• Posted August 22, 2010 at 6:17 pm | Permalink

      Ken Pidcock quoted Nisbet:

      They might actually… might be engaging in a lot of self-inflicted wounds, leaving the impression that you can’t value science, that you can’t have a scientific world and also be a person of faith and certainly that is a point that is open for debate.

      Actually, it should be fairly self-evident that faith is fundamentally antagonistic to the scientific method. The two are at diametric and absolute opposition.

      That so many people will actively choose a comfortable fantasy over reality is unfortunate. Tactics may dictate avoiding pressing the matter, but integrity demands that we not pretend a false compatibility where the exact opposite is the case.

      Cheers,

      b&

    • Darrell E
      Posted August 22, 2010 at 6:26 pm | Permalink

      Haven’t heard anything from Nisbet for awhile. Can’t these guys say anything new? Or at least say it in a new way?

      • Tulse
        Posted August 22, 2010 at 8:32 pm | Permalink

        Haven’t heard anything from Nisbet for awhile

        Don’t say his name! Do you want to summon him like Hastur or the Candyman?!

        (Oh, great, now there’s a King in Yellow in my bedroom looking very pissed…I just hope the demonic serial killer can take care of him…)

  41. Scote
    Posted August 22, 2010 at 7:17 pm | Permalink

    Phil Plait has sunk to using Crank Argument Tactics:

    *Plait refuses to define his argument. He won’t say what constitutes dickishness.

    *Plait refuses to cite examples or provide any actual evidence. He says it is trivially easy to find evidence and that it is the audiences burden to provide the evidence that proves his case–which isn’t even possible since he refuses to provide the definition needed to find matching evidence.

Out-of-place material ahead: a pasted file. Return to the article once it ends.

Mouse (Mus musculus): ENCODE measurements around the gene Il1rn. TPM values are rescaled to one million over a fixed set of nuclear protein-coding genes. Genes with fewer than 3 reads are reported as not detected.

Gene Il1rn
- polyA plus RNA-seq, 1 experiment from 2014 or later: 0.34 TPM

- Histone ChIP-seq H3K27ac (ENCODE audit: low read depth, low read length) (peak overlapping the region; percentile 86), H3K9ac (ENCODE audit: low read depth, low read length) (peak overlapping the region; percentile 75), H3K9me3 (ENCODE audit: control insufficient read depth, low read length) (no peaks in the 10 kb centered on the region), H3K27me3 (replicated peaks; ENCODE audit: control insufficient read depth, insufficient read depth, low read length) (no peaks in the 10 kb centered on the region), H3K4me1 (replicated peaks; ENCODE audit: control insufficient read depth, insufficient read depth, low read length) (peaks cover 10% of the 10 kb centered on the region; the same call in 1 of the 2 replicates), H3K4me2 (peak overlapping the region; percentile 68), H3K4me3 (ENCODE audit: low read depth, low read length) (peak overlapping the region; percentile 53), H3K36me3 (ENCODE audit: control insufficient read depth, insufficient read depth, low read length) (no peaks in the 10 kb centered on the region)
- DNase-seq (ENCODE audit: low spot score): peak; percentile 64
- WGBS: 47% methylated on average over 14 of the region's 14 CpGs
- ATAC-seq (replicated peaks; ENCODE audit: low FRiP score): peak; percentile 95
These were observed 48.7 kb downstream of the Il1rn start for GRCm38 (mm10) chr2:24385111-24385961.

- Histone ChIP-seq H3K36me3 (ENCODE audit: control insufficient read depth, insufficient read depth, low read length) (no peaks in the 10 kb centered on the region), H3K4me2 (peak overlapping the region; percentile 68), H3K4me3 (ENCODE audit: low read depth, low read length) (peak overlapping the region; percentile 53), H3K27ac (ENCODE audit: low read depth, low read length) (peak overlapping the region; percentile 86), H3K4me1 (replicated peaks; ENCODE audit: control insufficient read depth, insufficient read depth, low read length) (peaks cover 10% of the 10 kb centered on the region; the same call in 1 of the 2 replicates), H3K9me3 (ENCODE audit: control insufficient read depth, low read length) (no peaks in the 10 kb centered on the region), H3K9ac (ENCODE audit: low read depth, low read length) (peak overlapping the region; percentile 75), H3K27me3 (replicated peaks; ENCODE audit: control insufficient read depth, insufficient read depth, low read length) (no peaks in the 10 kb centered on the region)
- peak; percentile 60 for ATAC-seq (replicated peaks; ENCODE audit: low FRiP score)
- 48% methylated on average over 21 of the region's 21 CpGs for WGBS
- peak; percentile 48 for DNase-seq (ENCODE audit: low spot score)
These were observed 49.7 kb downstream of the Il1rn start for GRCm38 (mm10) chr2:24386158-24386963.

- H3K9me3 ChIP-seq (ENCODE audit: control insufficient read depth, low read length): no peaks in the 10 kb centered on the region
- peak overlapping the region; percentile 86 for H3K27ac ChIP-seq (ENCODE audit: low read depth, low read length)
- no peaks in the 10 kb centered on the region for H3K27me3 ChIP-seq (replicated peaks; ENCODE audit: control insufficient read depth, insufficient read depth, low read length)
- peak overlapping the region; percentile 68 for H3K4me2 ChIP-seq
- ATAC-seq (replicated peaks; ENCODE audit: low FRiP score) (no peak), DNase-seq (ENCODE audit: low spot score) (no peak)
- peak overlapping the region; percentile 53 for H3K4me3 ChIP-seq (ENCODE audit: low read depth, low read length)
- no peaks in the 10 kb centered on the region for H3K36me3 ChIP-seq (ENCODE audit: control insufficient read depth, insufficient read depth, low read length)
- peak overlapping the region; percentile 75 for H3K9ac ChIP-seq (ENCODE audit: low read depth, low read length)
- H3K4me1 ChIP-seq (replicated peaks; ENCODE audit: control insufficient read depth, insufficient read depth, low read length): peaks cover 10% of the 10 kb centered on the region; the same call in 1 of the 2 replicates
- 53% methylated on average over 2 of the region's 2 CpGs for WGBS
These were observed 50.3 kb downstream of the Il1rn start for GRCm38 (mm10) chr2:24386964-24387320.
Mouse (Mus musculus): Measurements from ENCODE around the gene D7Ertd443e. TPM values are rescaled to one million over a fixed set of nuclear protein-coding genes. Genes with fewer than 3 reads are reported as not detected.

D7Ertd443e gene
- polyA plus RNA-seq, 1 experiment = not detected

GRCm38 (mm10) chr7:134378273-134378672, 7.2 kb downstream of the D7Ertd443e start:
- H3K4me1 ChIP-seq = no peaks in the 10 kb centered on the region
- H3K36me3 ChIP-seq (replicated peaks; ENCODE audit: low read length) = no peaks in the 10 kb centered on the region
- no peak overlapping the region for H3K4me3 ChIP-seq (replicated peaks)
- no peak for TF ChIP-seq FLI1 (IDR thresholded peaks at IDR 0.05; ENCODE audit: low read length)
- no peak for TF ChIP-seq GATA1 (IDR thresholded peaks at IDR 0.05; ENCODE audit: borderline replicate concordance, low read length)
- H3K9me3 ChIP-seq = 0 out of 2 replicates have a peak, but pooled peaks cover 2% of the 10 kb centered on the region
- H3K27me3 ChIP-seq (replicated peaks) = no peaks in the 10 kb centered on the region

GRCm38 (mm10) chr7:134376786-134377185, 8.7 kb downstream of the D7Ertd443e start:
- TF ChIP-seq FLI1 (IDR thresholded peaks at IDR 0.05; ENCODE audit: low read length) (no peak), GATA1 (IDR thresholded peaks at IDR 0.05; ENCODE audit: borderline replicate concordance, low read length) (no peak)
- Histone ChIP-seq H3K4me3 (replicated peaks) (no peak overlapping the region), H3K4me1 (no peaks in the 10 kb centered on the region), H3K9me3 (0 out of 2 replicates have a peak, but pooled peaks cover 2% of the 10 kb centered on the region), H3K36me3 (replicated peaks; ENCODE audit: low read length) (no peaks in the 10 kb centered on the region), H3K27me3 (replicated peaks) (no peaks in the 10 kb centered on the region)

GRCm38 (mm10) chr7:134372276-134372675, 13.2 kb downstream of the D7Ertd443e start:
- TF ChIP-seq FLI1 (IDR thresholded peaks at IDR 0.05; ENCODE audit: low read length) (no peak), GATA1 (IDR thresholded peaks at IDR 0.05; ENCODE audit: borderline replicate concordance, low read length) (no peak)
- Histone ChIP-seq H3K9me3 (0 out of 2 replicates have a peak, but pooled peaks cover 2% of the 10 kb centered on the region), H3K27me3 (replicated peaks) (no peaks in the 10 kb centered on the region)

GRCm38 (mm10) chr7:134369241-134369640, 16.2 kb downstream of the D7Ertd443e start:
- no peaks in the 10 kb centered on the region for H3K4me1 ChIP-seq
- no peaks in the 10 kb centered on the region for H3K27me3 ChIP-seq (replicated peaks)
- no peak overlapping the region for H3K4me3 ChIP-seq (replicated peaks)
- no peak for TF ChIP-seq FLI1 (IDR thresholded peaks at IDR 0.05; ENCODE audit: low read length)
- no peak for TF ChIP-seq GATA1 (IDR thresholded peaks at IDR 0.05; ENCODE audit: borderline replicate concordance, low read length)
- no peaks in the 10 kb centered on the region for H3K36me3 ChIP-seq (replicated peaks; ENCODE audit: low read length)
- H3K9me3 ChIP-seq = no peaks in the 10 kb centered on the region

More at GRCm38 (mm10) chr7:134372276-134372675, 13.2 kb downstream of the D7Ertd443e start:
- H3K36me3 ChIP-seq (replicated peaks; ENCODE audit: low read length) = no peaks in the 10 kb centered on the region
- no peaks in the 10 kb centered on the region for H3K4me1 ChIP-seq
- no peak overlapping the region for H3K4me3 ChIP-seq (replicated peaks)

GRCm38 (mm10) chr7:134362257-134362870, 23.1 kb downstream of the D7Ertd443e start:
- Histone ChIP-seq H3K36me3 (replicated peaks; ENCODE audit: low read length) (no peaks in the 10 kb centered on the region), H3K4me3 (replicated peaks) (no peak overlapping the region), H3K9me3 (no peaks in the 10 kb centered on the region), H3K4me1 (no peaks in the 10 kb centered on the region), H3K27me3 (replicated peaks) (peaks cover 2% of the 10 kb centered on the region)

*Plait provides no evidence of a trend (hard to do when you don’t define the argument or provide any evidence).

    *Plait provides no evidence that his thesis of undefined, un proven dickishness actually results in aggregate harm to skepticism.

    *Plait actually does what he claims to be against. He calls people dicks in order to change their minds.

    In short, Plait has become what he would normally rail against. He seems to be suffering from some sort of woo inspired Stockholm Syndrome, where he starts to use the very crank arguments used against his scientific stances on astronomy. I think we need some sort of charity to treat these people… =:-o

    • Torbjörn Larsson, OM
      Posted August 23, 2010 at 4:26 am | Permalink

      First rule of holes…

  42. babrock
    Posted August 22, 2010 at 7:21 pm | Permalink

    Generally I am more of a contrarian or a confrontationalist than an accomodationist myself, for instance I simply do not see any merit at all in most critisisms of Dawkins from either theists or accomodationists. On the other hand there are times and places for most everything and everyone has to make up there own mind ad to which tact to take.

    To my mind two examples that come most imediatly mind of acomodationists that I understand somewhat and still have plenty of respect for are 1)E.O. Wilson and his decision that the stakes with our environment are so high that we need to put our differences with theist aside and work with them to prevent an imenent oncoming disaster befor it is too late and 2) Barbera Forrest. I think she works with that particular group that was singled out, the NCSE. Any acomodationism that is practiced by her and her group I think is at least thought out and calculated to be a rational decision towards our goal of getting to the truth.